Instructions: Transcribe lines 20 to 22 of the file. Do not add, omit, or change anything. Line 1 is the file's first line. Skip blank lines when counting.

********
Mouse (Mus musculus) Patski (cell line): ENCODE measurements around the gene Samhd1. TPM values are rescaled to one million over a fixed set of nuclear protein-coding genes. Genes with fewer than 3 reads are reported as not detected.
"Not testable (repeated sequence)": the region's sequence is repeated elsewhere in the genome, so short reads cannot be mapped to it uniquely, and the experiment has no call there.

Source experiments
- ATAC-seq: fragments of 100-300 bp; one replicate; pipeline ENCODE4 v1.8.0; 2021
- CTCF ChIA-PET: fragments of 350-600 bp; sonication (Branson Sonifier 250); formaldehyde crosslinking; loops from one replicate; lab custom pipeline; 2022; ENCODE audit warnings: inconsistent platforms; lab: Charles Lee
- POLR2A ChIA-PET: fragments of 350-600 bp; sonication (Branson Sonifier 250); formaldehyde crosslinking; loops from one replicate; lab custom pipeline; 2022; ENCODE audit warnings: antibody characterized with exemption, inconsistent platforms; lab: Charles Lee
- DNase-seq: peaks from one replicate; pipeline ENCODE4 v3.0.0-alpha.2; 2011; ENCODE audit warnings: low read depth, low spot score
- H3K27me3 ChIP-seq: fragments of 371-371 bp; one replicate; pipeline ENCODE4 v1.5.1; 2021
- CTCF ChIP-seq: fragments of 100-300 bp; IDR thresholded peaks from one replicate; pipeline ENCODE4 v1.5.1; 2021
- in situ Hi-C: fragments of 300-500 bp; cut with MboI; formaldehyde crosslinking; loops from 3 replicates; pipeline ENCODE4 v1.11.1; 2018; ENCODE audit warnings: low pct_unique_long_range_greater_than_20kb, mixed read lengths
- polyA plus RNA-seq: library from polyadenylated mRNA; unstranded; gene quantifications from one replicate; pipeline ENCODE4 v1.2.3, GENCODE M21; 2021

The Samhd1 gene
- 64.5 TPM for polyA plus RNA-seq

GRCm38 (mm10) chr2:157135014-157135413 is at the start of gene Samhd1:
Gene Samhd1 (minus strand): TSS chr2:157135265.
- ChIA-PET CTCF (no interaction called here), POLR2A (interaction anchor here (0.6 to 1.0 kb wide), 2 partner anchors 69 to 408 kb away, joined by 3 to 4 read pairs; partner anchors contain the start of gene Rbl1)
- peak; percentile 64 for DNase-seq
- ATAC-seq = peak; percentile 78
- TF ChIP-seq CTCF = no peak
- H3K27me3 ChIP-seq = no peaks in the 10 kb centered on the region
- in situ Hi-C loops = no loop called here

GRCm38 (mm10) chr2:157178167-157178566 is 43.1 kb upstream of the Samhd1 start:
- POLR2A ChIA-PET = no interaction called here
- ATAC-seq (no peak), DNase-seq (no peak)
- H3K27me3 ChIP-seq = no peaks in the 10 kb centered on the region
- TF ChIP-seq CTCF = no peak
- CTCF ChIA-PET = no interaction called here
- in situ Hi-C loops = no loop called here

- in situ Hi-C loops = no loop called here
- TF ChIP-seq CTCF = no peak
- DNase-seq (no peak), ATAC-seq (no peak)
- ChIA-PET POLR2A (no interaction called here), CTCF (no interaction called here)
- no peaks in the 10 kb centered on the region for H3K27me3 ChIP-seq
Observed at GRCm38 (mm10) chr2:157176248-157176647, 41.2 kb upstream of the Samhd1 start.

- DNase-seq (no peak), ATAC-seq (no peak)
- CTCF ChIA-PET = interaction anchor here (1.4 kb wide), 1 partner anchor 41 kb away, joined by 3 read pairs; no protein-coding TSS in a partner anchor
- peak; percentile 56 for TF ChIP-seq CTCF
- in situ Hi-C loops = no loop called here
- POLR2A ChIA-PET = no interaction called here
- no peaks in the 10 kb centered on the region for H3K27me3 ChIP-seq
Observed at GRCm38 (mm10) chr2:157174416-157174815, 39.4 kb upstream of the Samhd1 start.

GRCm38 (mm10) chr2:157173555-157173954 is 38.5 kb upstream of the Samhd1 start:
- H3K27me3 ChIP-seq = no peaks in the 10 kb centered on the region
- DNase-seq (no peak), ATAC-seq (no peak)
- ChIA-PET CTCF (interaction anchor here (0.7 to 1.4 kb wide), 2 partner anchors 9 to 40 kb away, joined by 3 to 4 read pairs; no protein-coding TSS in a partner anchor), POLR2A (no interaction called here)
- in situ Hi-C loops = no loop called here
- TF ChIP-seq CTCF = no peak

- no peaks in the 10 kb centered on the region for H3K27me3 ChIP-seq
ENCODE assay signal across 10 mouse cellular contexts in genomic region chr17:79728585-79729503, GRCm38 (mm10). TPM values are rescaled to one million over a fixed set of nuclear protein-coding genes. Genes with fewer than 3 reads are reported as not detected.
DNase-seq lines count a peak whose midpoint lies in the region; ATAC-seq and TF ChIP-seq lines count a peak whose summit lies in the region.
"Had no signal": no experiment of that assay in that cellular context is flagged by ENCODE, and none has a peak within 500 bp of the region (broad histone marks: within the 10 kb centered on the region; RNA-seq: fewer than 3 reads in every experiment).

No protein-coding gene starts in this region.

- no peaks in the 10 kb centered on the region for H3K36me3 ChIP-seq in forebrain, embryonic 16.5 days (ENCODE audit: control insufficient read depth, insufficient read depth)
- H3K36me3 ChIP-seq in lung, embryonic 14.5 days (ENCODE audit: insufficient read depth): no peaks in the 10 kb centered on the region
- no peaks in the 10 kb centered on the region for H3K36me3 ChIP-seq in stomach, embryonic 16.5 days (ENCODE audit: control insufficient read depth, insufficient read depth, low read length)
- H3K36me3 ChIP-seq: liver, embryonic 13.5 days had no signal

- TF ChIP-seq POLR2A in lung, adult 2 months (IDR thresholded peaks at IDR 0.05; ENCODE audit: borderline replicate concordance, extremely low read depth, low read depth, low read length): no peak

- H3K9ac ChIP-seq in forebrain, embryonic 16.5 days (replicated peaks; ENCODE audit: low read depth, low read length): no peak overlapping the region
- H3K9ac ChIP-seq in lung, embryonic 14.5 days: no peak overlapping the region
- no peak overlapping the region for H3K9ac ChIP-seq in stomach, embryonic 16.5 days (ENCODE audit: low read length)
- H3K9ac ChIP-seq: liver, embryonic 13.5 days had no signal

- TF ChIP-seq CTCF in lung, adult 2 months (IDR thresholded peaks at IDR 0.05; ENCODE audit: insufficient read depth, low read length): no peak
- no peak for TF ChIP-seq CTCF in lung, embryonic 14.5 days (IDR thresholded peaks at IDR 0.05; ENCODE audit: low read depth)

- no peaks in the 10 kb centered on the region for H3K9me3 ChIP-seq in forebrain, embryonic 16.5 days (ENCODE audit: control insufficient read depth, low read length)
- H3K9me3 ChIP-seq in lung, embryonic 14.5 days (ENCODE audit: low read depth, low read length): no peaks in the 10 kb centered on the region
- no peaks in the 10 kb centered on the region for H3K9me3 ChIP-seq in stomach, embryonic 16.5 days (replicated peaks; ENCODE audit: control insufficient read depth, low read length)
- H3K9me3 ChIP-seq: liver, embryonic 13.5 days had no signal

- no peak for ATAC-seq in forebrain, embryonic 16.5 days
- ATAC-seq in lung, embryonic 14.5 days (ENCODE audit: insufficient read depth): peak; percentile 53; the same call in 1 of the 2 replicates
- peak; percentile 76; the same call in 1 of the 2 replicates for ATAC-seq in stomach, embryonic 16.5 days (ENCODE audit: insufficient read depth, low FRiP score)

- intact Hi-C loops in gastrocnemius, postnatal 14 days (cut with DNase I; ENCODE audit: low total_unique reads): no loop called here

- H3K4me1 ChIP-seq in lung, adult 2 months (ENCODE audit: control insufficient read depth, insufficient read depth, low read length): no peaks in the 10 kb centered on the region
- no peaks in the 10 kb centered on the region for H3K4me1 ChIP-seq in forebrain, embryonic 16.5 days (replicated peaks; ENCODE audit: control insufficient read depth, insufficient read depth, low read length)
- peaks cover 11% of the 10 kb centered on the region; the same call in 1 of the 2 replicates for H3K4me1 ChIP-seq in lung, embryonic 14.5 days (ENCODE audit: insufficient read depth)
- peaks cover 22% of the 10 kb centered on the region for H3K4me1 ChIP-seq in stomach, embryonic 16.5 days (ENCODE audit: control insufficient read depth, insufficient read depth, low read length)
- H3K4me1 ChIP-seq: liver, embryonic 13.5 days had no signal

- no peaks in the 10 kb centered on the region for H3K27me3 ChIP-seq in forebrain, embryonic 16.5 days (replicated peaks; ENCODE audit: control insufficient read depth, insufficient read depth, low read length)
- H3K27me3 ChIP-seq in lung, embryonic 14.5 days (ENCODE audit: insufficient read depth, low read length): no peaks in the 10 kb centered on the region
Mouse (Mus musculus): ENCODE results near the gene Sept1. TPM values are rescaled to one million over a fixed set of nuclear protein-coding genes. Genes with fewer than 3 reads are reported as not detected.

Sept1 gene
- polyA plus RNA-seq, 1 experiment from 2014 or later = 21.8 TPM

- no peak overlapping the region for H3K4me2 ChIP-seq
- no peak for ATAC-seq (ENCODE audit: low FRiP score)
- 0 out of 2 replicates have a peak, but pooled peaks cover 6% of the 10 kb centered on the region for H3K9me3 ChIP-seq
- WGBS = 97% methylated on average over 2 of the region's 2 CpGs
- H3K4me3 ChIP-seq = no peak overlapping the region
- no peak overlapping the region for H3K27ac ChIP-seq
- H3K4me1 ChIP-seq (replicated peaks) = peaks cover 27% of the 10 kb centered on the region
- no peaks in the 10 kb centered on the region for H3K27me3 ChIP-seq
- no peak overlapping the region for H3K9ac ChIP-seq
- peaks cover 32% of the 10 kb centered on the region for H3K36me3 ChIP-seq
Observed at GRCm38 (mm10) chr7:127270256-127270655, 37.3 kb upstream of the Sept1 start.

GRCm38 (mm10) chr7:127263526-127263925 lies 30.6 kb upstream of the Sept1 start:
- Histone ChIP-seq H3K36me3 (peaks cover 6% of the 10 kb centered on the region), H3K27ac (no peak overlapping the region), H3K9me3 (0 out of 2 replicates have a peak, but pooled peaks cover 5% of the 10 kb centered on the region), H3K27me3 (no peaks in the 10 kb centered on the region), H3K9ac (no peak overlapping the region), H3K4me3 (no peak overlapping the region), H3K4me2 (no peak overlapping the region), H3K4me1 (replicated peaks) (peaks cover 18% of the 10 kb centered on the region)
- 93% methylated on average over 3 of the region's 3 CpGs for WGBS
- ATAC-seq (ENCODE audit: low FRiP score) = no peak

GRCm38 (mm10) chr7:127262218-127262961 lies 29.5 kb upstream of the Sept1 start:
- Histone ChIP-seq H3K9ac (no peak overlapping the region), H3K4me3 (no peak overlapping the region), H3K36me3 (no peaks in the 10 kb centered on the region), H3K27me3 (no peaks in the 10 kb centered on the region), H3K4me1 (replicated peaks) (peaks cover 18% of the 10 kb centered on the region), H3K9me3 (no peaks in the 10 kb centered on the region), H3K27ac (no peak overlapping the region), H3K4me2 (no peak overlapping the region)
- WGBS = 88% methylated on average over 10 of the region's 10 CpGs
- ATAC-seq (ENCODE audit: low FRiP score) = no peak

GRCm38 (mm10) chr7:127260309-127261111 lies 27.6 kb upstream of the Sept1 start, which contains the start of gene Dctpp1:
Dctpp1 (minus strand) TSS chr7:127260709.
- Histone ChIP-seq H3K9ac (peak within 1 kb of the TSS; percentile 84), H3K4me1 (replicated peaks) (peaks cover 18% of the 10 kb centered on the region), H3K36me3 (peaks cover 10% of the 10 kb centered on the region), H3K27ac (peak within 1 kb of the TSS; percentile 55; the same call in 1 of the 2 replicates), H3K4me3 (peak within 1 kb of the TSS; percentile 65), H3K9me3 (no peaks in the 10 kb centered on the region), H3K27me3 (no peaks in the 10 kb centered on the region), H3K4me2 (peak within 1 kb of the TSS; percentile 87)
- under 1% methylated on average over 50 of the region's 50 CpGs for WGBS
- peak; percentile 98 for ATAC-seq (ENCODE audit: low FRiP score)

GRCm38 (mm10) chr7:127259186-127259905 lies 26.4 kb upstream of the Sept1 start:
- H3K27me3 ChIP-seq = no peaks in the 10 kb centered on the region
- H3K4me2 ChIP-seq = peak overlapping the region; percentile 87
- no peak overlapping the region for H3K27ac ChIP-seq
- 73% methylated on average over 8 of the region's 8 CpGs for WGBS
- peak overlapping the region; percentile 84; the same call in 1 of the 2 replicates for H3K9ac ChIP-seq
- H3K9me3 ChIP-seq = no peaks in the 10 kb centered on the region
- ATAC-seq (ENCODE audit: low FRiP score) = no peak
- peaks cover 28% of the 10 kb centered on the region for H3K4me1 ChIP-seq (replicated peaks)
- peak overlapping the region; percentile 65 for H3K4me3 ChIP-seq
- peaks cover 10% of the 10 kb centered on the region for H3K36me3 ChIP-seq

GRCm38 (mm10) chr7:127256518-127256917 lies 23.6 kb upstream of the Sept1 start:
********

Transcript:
- H3K27me3 ChIP-seq = no peaks in the 10 kb centered on the region
- in situ Hi-C loops = no loop called here

GRCm38 (mm10) chr2:157178167-157178566 is 43.1 kb upstream of the Samhd1 start: